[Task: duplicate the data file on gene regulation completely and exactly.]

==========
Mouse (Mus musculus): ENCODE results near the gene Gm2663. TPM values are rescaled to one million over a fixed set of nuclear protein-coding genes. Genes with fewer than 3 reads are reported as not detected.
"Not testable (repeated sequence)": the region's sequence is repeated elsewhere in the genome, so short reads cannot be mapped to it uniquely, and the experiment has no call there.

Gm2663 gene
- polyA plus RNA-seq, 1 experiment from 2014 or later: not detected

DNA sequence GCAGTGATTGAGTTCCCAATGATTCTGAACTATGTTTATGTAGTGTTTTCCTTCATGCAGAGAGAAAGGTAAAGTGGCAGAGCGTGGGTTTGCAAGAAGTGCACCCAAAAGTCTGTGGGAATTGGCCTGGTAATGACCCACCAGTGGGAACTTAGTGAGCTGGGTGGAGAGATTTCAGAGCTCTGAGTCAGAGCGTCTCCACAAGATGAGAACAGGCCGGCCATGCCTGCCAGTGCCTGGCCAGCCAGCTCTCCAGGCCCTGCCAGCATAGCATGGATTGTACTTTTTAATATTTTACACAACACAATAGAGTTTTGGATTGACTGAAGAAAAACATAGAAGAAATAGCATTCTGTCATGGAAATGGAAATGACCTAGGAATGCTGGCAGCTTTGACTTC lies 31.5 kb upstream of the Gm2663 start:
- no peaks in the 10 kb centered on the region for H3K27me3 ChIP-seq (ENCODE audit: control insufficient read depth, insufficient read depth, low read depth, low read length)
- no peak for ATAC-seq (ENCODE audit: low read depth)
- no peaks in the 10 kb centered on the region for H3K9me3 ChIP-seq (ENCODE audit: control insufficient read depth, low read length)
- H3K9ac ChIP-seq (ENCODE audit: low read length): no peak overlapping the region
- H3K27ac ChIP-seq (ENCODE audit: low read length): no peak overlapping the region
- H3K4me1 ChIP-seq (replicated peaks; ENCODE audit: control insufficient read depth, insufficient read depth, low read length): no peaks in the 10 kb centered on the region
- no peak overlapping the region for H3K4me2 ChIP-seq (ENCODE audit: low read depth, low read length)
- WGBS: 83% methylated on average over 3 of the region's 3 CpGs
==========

Mouse (Mus musculus): ENCODE results near the gene Gm2663. TPM values are rescaled to one million over a fixed set of nuclear protein-coding genes. Genes with fewer than 3 reads are reported as not detected.
"Not testable (repeated sequence)": the region's sequence is repeated elsewhere in the genome, so short reads cannot be mapped to it uniquely, and the experiment has no call there.

Gm2663 gene
- polyA plus RNA-seq, 1 experiment from 2014 or later: not detected

DNA sequence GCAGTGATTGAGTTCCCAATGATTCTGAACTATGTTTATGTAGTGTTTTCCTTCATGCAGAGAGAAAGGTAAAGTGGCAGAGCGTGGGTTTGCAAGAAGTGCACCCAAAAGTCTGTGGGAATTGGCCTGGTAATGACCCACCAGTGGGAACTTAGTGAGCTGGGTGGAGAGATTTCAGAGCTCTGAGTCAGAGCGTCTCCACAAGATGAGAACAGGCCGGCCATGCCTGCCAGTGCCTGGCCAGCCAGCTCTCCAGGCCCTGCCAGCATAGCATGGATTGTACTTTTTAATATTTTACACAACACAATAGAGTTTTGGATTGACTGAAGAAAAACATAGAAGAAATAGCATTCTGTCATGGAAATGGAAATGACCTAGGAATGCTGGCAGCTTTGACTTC lies 31.5 kb upstream of the Gm2663 start:
- no peaks in the 10 kb centered on the region for H3K27me3 ChIP-seq (ENCODE audit: control insufficient read depth, insufficient read depth, low read depth, low read length)
- no peak for ATAC-seq (ENCODE audit: low read depth)
- no peaks in the 10 kb centered on the region for H3K9me3 ChIP-seq (ENCODE audit: control insufficient read depth, low read length)
- H3K9ac ChIP-seq (ENCODE audit: low read length): no peak overlapping the region
- H3K27ac ChIP-seq (ENCODE audit: low read length): no peak overlapping the region
- H3K4me1 ChIP-seq (replicated peaks; ENCODE audit: control insufficient read depth, insufficient read depth, low read length): no peaks in the 10 kb centered on the region
- no peak overlapping the region for H3K4me2 ChIP-seq (ENCODE audit: low read depth, low read length)
- WGBS: 83% methylated on average over 3 of the region's 3 CpGs